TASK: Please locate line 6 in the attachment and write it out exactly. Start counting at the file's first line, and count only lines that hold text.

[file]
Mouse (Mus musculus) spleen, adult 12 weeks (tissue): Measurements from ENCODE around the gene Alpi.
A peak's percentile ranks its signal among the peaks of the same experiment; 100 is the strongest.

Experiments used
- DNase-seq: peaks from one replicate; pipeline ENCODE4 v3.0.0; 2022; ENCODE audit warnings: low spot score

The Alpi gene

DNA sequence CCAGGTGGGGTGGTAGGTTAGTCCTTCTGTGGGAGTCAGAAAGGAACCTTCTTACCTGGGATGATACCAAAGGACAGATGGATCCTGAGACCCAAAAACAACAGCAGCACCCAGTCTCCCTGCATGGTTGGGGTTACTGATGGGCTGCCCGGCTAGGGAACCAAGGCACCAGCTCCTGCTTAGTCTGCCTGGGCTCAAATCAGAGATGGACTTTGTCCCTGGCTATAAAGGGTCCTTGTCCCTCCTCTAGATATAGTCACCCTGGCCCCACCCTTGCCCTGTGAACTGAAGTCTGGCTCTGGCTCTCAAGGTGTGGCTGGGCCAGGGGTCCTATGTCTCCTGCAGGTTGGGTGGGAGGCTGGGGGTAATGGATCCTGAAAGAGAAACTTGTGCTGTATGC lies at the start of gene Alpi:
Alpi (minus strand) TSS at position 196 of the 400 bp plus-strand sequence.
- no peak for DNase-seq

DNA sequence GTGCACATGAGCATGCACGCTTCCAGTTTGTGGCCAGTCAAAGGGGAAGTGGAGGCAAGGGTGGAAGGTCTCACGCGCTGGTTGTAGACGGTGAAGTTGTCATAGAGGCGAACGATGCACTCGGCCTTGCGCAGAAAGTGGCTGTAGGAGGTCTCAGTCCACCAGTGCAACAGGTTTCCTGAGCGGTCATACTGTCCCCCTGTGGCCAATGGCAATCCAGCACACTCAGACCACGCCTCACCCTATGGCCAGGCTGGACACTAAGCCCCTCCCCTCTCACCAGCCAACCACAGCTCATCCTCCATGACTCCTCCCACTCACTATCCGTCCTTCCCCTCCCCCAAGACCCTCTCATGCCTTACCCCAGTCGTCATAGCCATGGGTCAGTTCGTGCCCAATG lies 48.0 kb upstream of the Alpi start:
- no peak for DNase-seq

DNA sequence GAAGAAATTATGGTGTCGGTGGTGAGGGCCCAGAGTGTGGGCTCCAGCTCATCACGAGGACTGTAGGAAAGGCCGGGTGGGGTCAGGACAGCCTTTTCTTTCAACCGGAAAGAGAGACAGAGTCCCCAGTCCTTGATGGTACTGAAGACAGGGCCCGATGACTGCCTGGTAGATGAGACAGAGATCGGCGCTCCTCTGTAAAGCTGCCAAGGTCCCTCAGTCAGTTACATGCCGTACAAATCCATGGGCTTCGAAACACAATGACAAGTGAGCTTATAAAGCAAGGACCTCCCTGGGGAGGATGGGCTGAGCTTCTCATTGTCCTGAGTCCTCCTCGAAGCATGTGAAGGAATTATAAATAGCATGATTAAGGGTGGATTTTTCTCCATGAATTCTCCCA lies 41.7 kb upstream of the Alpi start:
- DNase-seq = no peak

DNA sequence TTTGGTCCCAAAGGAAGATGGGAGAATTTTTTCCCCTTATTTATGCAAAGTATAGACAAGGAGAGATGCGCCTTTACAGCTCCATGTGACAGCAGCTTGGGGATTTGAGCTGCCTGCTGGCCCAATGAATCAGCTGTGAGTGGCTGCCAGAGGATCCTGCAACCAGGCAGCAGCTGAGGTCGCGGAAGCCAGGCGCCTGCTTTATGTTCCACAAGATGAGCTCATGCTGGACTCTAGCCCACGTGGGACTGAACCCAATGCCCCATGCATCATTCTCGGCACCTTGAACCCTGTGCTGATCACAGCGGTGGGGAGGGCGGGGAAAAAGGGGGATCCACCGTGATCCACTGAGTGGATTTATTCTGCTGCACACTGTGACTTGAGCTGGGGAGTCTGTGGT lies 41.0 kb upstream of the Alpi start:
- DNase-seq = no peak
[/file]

DNA sequence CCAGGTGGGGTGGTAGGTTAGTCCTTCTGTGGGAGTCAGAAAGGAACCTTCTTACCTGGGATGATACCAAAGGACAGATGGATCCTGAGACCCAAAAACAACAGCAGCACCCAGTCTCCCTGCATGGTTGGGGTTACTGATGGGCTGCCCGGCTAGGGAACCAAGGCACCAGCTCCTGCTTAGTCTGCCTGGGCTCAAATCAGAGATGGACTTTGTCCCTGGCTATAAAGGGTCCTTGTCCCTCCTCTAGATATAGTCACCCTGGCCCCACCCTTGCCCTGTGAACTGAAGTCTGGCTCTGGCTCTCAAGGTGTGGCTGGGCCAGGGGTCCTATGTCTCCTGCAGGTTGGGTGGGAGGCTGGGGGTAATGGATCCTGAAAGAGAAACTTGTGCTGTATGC lies at the start of gene Alpi: